While the national budget has substantially grown over the review period, the proportional allocation to child protection as a percentage of the Ministry of Gender Labour and Social Development budget indicates a decreasing trend with its share in the national budget oscillating between 0.01% and 0.02%.
Experts say that the deficiency in funding to the child protection structures has greatly hampered the level of response to child protection risks and the level of support that victims get for their wellbeing.
“Many have not been able to receive any form of justice due to the lack of funding to facilitate the different processes it takes. This, unfortunately, is something all actors in the child protection space have always known and have spoken about in different forums across different levels from the national to the local level.”
The event was officiated by Amos Lugoloobi, state minister for finance and planning who said, “51% of the pregnancies are children. Imagine children taking care of children. That’s the big issue in regards to what we are discussing today, child protection. How do we protect our children?”
“I will fight as much as possible to make sure that some commitments are made,” he pledged.
Mr. Tawanda Chinembiri, Social Policy Manager at UNICEF Uganda said that children across the globe are going through a difficult time, especially after the effects of the pandemic.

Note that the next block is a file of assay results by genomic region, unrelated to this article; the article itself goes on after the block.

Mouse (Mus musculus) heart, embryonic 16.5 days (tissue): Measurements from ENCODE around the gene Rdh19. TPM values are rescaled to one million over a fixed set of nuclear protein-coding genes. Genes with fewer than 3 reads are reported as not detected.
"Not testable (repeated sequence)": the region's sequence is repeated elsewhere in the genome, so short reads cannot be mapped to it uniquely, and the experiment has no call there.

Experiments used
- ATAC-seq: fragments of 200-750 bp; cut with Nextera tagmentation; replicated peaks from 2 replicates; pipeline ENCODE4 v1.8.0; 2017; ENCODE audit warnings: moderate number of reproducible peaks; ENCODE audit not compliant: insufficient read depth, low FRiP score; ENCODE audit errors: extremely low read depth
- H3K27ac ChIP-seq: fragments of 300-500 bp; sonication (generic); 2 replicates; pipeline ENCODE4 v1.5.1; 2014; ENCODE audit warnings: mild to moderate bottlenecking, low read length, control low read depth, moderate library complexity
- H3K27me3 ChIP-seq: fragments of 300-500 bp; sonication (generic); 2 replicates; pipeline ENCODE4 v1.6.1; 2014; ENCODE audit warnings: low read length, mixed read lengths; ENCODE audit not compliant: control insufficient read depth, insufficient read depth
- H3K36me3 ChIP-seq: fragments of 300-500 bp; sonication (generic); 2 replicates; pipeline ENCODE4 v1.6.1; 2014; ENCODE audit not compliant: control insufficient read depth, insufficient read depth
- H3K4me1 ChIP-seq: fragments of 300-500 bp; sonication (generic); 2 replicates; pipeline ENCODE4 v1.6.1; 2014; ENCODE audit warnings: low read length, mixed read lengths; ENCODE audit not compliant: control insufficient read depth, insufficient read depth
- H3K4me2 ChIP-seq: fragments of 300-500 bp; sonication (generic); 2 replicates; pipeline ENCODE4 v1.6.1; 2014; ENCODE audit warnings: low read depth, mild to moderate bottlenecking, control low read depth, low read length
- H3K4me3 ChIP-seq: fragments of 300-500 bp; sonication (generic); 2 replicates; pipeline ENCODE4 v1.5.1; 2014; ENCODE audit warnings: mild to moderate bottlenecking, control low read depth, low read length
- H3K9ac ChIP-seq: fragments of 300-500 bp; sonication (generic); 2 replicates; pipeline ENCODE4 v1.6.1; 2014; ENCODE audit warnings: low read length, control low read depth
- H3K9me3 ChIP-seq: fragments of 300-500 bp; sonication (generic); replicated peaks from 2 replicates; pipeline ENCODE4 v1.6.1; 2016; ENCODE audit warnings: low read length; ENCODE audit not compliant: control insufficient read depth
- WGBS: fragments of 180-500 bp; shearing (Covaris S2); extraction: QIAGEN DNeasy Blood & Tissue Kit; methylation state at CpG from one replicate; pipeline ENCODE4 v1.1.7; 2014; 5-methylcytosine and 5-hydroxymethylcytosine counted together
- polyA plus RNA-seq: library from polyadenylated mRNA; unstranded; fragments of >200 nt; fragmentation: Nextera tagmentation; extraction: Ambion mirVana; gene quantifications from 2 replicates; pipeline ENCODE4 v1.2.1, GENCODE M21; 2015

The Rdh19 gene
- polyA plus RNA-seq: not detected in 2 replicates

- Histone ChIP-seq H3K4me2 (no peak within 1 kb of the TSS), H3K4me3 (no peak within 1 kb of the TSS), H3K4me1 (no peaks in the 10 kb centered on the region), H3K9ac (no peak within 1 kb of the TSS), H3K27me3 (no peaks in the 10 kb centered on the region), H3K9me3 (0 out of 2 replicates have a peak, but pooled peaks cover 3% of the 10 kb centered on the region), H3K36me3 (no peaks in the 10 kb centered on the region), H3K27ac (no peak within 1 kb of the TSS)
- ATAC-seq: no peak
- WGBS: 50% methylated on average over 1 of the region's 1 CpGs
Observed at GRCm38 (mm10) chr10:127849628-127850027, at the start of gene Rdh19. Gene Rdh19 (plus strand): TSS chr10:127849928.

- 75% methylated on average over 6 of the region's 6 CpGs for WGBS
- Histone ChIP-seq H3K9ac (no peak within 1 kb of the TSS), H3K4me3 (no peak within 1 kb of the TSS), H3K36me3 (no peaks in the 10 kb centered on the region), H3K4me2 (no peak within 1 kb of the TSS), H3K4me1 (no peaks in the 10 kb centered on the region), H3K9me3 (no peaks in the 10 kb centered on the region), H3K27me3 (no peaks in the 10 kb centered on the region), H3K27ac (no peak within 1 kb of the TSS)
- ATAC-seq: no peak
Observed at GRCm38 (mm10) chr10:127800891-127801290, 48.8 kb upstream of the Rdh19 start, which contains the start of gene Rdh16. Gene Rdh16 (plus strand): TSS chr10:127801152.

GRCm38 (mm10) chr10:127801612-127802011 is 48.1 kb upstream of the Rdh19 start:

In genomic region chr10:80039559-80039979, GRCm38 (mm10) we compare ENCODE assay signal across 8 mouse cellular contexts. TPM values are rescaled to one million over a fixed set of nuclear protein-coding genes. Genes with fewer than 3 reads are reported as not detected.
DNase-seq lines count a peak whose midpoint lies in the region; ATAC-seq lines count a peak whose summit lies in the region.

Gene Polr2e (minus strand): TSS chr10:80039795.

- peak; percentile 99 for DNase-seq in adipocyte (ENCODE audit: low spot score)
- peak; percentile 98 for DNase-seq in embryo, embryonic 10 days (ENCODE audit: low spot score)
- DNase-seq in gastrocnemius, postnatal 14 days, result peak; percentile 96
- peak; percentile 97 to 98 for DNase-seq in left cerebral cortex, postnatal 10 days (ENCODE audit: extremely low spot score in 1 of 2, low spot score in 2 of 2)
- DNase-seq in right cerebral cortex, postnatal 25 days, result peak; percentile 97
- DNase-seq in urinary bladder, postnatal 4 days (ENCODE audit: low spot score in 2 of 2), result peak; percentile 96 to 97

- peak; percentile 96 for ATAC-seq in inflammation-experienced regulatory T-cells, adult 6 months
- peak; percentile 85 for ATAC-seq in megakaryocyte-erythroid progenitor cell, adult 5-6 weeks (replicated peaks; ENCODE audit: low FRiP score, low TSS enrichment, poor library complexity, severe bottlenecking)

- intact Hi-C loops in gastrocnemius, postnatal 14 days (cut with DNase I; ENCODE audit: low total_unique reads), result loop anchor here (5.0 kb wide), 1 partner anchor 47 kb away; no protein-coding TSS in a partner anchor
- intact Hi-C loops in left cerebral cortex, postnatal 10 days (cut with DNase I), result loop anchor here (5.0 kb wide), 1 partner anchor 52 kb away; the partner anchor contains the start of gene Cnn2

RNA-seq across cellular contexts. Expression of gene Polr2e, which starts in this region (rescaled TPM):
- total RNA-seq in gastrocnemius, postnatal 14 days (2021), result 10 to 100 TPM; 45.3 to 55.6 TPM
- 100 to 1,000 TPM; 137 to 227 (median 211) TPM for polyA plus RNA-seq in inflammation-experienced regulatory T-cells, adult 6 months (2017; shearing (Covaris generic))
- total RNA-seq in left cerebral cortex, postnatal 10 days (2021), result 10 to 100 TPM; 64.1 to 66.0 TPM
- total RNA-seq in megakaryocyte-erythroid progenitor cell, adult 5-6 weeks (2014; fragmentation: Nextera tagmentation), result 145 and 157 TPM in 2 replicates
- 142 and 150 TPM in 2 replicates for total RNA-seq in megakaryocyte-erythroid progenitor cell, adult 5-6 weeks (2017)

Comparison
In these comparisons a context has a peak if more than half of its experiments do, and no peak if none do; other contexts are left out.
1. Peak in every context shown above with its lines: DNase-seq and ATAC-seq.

“As we talk about allocation of resources, we should also be invested in making sure the investment works and also gets too hard to reach areas.”
He said that UNICEF continues working together with the government and AfriChild Centre to continue ensuring the well-being of children in Uganda.
The report calls for a government “substantially” increase of funding to all child protection structures from the national to District level for effective prevention and response to child protection risks. “These funds should be gazetted for child protection activities and not simply lumped up with other priorities.”
Also, the report wants the government to embrace a coordinated systems approach to child protection that links all child protection actors.
“All the relevant line Ministries, Departments and Agencies should have a clear understanding of their role in child protection and prepare their budgets accordingly.”
Experts also want the Ministry of Gender to take the lead in sensitizing both political and technical stakeholders at the national and District level on the importance of child protection in the socio-economic and political transformation of the country
They also recommended a substantial investment by child protection stakeholders needs to be made in studies that explore the economics of child protection; cost of inaction studies, cost-benefit analyses, value-for-money evaluations, and cost-effectiveness studies.
They also advised that the Ministry of Finance should develop budget/expenditure markers for both budget formats and the chart of accounts.
“This will enable effective tracking of funds allocated to child protection across the different sectors.”